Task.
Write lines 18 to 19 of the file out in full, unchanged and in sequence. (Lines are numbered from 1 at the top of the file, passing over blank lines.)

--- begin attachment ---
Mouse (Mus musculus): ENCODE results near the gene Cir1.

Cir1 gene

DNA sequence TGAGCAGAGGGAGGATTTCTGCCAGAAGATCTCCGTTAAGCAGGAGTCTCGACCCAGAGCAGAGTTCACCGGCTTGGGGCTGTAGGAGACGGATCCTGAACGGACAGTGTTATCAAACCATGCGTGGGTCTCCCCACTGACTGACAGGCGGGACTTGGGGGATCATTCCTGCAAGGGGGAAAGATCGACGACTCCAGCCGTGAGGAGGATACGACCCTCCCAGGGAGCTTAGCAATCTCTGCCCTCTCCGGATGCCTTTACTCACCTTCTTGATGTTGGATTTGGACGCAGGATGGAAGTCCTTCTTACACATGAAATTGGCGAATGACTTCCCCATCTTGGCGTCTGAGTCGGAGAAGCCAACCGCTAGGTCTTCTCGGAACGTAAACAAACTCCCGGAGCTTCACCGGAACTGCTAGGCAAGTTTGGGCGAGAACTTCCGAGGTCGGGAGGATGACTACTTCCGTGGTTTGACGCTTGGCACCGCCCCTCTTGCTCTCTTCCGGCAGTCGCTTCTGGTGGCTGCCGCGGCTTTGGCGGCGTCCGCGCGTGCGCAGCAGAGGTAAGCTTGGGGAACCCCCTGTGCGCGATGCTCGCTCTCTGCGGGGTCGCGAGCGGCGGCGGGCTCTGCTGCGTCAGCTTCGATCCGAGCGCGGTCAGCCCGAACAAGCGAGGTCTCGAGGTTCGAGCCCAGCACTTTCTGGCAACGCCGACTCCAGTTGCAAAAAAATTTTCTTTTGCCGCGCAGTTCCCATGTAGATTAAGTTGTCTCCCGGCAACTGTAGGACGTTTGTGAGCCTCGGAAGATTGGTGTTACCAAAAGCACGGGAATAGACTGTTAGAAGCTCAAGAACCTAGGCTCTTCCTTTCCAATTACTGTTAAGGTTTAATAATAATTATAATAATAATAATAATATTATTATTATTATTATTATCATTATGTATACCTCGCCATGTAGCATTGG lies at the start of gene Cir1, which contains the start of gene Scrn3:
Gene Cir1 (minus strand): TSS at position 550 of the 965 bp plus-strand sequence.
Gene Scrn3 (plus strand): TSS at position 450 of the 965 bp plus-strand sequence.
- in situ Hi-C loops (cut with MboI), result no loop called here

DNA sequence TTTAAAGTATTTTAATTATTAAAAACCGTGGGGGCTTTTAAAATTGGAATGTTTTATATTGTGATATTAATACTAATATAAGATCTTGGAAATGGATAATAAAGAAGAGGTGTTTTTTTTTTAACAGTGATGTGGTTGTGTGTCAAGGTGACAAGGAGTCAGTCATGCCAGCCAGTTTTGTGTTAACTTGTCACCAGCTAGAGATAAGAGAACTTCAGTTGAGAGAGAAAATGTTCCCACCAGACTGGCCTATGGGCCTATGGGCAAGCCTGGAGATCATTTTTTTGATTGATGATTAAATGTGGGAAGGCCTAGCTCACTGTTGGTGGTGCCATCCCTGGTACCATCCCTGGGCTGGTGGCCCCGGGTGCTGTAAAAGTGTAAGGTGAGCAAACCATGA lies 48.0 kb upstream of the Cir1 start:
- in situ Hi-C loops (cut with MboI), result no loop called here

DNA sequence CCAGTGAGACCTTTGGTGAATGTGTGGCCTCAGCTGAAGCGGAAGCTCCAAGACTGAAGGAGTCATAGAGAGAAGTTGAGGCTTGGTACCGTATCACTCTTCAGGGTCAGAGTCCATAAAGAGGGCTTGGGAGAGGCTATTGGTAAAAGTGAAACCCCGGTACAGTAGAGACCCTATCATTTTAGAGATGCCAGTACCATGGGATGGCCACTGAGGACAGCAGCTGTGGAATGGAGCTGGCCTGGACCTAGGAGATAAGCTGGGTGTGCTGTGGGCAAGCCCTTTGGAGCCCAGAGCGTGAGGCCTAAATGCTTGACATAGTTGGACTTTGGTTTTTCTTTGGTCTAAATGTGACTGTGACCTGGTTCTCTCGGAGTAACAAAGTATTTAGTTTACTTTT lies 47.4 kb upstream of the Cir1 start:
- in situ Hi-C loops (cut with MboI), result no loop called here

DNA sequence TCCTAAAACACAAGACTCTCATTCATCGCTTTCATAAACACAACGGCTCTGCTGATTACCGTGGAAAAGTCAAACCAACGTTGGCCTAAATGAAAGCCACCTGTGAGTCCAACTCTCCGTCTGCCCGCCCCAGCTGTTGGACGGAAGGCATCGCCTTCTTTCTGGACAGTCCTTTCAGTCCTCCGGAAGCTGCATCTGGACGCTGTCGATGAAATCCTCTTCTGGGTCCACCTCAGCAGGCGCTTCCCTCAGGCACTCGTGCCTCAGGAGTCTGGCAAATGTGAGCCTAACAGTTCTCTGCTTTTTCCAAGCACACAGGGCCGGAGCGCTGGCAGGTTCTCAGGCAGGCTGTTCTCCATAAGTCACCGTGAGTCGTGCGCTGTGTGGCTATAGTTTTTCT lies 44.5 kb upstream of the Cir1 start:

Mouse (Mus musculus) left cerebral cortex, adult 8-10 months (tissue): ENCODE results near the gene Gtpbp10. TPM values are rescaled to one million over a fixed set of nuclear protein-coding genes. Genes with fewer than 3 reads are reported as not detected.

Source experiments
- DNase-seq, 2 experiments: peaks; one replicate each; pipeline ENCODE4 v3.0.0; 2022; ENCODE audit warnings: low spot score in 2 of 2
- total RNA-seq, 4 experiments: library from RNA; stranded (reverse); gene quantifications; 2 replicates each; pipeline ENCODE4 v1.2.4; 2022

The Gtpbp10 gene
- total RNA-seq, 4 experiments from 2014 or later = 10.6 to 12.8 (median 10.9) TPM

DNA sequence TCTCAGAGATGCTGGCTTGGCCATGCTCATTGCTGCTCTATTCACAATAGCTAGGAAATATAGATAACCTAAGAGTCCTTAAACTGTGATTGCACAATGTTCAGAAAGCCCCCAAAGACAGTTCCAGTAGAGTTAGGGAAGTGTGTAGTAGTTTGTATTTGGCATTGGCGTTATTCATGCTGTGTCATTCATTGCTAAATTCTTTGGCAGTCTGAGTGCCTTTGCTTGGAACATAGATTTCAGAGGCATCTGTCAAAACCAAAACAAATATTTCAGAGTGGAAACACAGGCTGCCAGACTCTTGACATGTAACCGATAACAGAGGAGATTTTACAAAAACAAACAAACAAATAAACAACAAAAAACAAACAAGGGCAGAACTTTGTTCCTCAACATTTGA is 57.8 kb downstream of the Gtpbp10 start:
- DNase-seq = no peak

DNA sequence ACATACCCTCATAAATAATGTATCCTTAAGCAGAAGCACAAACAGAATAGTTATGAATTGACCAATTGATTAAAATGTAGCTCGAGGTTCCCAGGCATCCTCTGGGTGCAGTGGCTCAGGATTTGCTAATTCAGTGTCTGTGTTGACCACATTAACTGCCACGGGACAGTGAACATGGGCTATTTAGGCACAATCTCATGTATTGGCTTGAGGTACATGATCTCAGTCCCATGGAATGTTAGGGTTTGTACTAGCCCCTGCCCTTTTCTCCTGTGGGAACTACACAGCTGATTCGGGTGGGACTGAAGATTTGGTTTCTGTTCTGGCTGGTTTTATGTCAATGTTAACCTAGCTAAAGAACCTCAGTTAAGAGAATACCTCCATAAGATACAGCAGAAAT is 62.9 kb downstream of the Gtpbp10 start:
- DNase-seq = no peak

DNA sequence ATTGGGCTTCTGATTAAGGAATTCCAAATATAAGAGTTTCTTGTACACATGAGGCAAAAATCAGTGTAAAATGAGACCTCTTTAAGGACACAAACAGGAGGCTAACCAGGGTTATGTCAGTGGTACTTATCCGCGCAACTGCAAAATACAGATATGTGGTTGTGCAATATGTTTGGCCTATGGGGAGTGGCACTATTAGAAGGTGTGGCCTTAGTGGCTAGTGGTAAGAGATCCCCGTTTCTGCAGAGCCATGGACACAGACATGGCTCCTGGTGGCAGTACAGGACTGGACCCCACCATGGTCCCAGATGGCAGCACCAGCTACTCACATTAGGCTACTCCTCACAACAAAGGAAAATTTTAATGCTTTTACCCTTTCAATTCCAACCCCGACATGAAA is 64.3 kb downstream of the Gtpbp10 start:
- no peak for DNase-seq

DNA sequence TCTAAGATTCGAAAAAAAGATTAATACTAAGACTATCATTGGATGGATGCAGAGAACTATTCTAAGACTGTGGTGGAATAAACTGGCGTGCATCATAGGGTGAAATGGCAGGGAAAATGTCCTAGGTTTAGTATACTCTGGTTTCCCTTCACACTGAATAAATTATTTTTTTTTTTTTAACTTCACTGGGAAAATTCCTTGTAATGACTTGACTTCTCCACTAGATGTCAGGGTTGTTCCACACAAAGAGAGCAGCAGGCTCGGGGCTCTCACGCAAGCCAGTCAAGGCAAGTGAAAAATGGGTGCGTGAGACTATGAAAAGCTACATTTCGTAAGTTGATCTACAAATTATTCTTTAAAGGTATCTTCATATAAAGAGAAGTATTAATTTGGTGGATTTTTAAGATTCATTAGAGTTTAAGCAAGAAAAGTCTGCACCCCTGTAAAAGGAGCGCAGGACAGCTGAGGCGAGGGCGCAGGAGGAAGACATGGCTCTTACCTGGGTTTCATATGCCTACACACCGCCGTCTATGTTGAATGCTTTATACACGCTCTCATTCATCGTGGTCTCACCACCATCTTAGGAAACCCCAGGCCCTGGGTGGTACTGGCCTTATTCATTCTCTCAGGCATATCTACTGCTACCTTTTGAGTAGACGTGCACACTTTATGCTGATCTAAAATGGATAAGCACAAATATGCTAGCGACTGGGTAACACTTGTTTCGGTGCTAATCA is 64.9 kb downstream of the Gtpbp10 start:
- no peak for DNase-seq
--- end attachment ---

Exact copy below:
DNA sequence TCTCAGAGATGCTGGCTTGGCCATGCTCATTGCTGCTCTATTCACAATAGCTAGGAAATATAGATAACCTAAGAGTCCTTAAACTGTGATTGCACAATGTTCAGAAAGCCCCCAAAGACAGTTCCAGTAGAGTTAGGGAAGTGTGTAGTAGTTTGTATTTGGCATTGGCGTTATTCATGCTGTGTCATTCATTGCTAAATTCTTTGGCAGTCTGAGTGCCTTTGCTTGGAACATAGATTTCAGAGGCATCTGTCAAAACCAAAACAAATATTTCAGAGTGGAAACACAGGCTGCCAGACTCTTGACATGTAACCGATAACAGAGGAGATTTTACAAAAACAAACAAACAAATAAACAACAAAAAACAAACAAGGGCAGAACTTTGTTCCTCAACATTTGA is 57.8 kb downstream of the Gtpbp10 start:
- DNase-seq = no peak